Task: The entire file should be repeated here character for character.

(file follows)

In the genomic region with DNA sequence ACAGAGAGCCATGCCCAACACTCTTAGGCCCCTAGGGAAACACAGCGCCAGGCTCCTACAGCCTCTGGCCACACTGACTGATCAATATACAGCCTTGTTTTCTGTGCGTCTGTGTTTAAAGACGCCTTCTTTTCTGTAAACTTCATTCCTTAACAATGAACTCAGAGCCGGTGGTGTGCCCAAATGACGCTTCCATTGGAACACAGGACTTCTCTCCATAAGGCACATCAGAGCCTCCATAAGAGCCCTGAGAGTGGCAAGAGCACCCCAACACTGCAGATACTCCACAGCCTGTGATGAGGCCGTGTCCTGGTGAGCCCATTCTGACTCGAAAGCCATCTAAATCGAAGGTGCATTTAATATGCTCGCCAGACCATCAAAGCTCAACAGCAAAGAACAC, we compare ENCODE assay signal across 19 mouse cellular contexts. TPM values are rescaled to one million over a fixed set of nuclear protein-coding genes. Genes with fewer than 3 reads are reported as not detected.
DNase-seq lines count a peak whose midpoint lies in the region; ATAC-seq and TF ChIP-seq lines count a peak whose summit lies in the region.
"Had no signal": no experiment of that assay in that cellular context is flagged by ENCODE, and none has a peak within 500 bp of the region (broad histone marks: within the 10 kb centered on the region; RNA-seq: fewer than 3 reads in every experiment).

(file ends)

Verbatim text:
In the genomic region with DNA sequence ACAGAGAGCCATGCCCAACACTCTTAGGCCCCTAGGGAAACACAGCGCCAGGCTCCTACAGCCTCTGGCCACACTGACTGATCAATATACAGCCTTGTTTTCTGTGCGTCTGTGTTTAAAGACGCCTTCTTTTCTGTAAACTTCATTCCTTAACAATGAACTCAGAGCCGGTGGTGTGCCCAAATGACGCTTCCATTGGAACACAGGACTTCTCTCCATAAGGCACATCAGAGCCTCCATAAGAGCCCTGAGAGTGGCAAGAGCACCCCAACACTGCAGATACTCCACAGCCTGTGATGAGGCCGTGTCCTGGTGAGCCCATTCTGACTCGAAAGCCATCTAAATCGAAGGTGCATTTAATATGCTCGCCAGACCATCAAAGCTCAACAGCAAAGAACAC, we compare ENCODE assay signal across 19 mouse cellular contexts. TPM values are rescaled to one million over a fixed set of nuclear protein-coding genes. Genes with fewer than 3 reads are reported as not detected.
DNase-seq lines count a peak whose midpoint lies in the region; ATAC-seq and TF ChIP-seq lines count a peak whose summit lies in the region.
"Had no signal": no experiment of that assay in that cellular context is flagged by ENCODE, and none has a peak within 500 bp of the region (broad histone marks: within the 10 kb centered on the region; RNA-seq: fewer than 3 reads in every experiment).